“The Olympics bring us together as ‘one human family’ in a world thirsting for peace, tolerance and reconciliation.
“I wish that the spirit of the Olympic Games would inspire all — participants and spectators — to fight ‘the good fight’ and end the race together, desiring as a prize not a medal, but something much more precious: the creation of a civilisation where there reigns solidarity, founded on the recognition that we are all members of one human family, no matter the differences of culture, skin colour or religion.”
There is a certain magic about games and competitions. They take us back to our childhood, at a psychological level. They make us enter into a different spirit, be less aggressive, more inclined to experiment, willing to collaborate and listen to others. Isn’t that what we need more of?
The Olympic Games is a wonderful example of how a story, a movement and act of global collaboration can unite humanity.
“The strength of the global political paradigm can perhaps best be appreciated by considering not hardcore political questions of war and diplomacy but rather, something like the Olympic Games,” says Professor Yuval Harari.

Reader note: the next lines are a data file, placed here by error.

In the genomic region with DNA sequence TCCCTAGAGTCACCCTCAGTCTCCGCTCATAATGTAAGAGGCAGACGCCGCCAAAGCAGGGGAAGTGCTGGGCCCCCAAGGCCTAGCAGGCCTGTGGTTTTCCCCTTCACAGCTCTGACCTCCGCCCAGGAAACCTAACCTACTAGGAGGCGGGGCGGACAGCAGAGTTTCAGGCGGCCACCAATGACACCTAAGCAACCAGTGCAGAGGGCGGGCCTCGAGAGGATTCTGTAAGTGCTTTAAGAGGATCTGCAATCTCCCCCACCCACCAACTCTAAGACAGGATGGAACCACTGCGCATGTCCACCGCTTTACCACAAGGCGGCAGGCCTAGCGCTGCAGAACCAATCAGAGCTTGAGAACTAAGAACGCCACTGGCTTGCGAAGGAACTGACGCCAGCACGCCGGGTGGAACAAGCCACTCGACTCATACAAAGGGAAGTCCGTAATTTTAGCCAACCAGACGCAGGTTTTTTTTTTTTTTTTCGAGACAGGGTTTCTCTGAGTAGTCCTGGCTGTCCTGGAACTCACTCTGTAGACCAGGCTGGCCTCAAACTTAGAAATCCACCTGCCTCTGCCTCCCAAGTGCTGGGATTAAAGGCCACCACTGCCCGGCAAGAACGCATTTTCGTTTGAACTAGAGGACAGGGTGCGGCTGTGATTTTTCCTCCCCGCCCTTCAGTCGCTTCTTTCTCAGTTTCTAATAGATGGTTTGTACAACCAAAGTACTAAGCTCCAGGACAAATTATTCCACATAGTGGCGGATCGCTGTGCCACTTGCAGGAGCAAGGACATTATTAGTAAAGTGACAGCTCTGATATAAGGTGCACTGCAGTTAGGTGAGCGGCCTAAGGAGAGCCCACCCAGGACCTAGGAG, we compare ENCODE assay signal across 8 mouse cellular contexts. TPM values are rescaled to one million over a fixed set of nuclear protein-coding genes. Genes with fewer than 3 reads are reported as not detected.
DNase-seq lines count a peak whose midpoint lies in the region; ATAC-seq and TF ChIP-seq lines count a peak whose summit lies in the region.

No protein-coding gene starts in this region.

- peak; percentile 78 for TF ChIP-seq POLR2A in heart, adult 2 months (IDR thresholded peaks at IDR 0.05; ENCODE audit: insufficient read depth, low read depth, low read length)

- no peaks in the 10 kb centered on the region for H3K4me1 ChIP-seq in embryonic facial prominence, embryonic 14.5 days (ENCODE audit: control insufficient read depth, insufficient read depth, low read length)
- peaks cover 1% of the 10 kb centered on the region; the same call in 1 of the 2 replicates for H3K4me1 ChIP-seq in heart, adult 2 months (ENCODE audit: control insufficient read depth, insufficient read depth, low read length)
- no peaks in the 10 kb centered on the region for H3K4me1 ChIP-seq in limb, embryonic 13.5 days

The Olympic Games has been perhaps the greatest example of sustained global collaboration ever seen. When 206 countries come together to compete to set new standards in a spirit of healthy competition, in a gesture of global coming-together. It adds value to the world of sport, as a global event designed to attract a global audience and it raises the bar in achievement and recognition, sending ripples round the world.
It harnesses national pride so that audiences become engaged, supporting their national teams as well as enjoying the spectacle of the whole world coming together.
There is a feeling of unity and peaceful cooperation which brings out emotions that most other events do not. It is that coming together of humanity.
The Olympics did not replace or hurt other sporting events. Rather, they spawned more athletic and sporting competitions. And they nurtured and paved the way for other great events, like The Paralympics and The Special Olympics.
As Professor Yuval Harari says, “when you watch the Tokyo Games in 2020, remember that this sporting competition between nations actually represents an astonishing global agreement. For all the national pride people feel when their delegation wins a gold medal and their flag is raised, there is far greater reason to feel pride that humankind is capable of organising such an event.”
And this analysis provided part of the inspiration for The Transformation Games. If we want to transform our Economies, our Society, the way we treat the Biosphere, it’s time for The Transformation Games.